The old Ottoman capital takes on Istanbul as an industrial hub, matching its football team's accomplishments on the pitch.
Bursa, the old Turkish town with new vitality
BURSA, TURKEY // When Funda Surer moved from Istanbul, Turkey's vibrant metropolis and cultural centre, to the provincial industrial city of Bursa 15 years ago, her friends could barely hide their disdain. But in recent years, that attitude has changed. "It is much easier to get a good job here than in Istanbul, especially if you are an engineer." Quality of life is also better, said Ms Surer, a marketing manager for a German company. "We are only about half an hour both from the mountains and the sea."
Bursa, a former Ottoman capital surrounded by olive groves and nestled in the green foothills of the Uludag mountain range close to the southern shore of the Sea of Marmara, has a long history as an industrial city. But now, strengthened by its share in Turkey's rise as an economic power in recent years, the city of 1.9 million people has started to step out of the shadow of its giant neighbour, Istanbul, home to at least 12 million people and Turkey's economic centre.
When Michael Hormann's company, Michelfelder, a mid-sized German firm that produces metal tubes for car exhaust pipes, decided to open its first branch abroad two years ago, it settled on Bursa, about 100km south of Istanbul. The choice paid off. "We have seen our turnover rise 100 per cent in a year," Mr Hormann, a cheerful 48-year-old from southern Germany, said during an interview in his office in an industrial park on the outskirts of Bursa last week. Over the same period he has seen the city around him change rapidly. "The scale of construction that is going on here is gigantic," he said.
Bursa has joined several other Anatolian cities that challenge Istanbul's dominance with their own increasing economic power and a growing self-confidence. "There definitely has been an explosion in Bursa," Sahabettin Harput, the governor of Bursa province, said in an interview in his plush office in the historic city centre, referring to the city's growing importance. "Bursa is its own trademark." Not long ago, people said "Anatolia cannot do this or cannot do that", the governor said. "Those days are over."
Hundreds of foreign companies have settled in Bursa's industrial zones, which have become centres of Turkey's automotive and textile industries. Almost two-thirds of the roughly 800,000 vehicles that Turkey is expected to export to foreign markets this year are assembled in Bursa, Mr Harput said. Thousands of people work in giant car factories that produce vehicles for global companies like Renault and Fiat to be sold on the growing Turkish market or to be shipped to Europe.
Last year, Renault announced that it will start mass production of a high-tech electric car, the Fluence, in Bursa, starting in 2011. Renault declined a request for a visit to the planned production site, citing a need to keep the technology confidential. "From Bursa to the world arena", read a giant banner on the Renault factory outside the city. Turkish officials hailed Renault's move as a big honour and a watershed for Turkey, a country that has long been viewed as poor and backward in the West. "Renault made the decision despite Sarkozy," joked one official, referring to the French president, who is Europe's most prominent opponent to Turkey's bid to become a member of the EU.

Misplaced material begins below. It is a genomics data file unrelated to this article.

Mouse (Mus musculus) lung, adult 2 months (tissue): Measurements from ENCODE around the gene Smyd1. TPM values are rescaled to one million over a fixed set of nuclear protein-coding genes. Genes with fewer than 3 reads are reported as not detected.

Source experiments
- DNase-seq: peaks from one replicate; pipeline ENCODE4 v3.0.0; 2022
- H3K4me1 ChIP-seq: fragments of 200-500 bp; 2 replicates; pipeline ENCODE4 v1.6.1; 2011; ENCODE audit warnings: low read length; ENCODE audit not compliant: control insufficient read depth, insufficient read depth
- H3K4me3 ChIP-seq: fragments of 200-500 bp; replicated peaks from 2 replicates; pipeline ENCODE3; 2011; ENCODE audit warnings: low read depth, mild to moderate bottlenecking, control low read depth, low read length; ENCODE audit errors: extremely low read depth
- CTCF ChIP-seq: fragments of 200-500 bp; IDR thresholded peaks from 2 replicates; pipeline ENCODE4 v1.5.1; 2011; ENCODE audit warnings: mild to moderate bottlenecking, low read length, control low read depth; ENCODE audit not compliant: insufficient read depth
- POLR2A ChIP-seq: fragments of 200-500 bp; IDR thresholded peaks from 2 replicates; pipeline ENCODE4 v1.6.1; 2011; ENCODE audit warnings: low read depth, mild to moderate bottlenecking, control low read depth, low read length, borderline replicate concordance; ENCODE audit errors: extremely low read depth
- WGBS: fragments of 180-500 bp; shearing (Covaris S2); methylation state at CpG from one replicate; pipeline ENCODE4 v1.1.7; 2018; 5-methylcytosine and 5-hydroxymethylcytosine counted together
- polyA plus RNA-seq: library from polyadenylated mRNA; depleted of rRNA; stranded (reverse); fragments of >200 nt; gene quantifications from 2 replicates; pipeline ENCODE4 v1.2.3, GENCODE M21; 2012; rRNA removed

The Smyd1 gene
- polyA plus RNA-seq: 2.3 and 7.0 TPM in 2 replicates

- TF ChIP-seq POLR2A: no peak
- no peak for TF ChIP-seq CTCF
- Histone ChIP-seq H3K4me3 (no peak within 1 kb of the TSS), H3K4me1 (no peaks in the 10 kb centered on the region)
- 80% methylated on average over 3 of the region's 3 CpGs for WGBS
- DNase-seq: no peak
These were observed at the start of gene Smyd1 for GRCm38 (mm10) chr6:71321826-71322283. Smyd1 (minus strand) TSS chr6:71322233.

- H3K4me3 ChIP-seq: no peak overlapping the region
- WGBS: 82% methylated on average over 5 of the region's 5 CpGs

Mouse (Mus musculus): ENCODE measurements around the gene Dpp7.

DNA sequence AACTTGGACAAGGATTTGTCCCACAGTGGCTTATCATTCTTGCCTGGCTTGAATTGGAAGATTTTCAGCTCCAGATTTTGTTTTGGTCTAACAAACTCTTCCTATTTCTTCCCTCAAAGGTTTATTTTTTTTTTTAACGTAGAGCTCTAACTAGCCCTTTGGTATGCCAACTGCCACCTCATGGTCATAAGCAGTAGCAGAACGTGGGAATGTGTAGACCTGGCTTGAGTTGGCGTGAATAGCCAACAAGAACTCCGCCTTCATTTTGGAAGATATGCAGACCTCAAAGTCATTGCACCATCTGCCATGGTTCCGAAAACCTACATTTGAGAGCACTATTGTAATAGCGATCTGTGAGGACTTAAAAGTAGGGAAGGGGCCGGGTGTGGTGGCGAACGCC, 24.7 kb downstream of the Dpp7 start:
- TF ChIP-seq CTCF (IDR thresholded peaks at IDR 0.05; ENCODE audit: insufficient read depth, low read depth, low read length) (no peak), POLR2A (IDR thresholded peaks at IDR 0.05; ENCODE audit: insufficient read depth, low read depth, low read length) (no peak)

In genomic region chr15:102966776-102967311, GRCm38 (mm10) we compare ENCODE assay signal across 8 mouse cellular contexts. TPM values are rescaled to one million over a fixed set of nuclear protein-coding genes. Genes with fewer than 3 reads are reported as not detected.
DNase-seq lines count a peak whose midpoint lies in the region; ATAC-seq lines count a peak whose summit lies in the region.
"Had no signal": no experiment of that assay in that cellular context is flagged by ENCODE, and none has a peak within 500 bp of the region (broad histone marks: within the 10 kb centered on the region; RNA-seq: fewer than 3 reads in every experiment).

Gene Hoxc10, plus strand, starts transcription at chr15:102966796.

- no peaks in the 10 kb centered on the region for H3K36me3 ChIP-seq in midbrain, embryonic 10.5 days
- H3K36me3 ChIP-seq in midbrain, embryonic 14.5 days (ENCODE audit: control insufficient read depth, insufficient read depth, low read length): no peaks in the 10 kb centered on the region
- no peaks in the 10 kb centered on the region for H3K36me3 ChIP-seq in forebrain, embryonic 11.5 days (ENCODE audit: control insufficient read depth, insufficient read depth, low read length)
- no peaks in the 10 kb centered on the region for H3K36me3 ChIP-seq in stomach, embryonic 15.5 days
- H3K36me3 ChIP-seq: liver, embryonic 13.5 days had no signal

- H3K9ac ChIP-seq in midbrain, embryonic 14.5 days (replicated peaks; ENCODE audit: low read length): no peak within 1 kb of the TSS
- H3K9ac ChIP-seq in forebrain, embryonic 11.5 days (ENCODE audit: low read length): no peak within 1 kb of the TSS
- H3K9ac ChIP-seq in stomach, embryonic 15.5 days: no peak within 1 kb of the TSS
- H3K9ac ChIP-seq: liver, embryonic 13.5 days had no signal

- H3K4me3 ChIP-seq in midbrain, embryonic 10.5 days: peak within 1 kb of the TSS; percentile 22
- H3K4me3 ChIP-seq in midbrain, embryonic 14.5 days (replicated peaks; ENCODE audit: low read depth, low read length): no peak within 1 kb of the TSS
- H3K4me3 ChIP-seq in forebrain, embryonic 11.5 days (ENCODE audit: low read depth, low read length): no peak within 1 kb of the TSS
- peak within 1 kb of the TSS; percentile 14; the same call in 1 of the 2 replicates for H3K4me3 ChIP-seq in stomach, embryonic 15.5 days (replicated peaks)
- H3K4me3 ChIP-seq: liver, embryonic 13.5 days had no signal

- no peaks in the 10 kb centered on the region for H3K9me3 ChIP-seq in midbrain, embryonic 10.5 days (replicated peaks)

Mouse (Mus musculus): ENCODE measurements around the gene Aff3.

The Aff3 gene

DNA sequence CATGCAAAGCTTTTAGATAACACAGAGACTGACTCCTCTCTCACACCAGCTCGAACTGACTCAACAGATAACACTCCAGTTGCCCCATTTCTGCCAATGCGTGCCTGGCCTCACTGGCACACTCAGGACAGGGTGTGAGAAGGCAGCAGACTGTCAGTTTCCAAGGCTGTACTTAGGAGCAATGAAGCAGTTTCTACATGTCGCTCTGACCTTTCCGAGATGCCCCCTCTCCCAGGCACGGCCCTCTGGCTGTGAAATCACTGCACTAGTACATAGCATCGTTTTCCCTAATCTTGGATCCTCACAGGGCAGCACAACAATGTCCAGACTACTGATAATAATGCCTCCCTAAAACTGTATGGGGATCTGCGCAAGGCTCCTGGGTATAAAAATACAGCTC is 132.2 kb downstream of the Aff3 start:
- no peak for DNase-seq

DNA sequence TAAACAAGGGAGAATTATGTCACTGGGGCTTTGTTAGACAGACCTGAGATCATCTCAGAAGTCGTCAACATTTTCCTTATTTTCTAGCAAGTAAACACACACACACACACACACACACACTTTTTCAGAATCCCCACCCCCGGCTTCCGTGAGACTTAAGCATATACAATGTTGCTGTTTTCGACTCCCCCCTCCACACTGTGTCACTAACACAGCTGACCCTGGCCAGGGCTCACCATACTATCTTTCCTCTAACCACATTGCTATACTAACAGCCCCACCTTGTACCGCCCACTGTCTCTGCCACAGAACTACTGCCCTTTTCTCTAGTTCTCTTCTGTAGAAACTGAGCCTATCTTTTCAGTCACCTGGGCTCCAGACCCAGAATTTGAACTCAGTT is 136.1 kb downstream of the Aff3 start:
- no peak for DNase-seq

Equally important for Bursa's self-esteem was another event this year. Bursaspor, the local football club, dethroned the much bigger and richer football clubs in Istanbul by becoming the first national football champion from outside Istanbul in decades, a fact that has boosted the pride of people in Bursa immensely. Now the city will host world-renowned teams such as Manchester United in the Champions' League.
"The championship has definitely helped to put Bursa on the map," said Turker Erturk, the director of the BTSO Organised Industrial Estate, Bursa's and Turkey's oldest industrial park. Mr Harput, the governor, agreed. "Bursa plays in the big league now," he said. "And that is not only true for football." The rise of Bursa and other Anatolian cities was "healthy" for Turkey, he said. Now he wants to take the city further by turning it into a centre of culture and wellness tourism. Bursa has already become a favourite destination for many visitors from Arab countries with its mixture of Ottoman history, a cool climate and thermal baths.
The governor has toured international tourism fairs, including one in Dubai, and several hotel projects underway in the city will add 3,000 beds to Bursa's tourism sector. "Tourism will be our new engine of growth," the governor said. He wants to boost job training for potential employees in the tourism sector and at the same time slow the growth of industries that have a potential to harm the environment.
The governor does not want to see additional smokestack factories in his province. "It's enough now," he said. "We want high-tech companies, like firms dealing with nano-technology."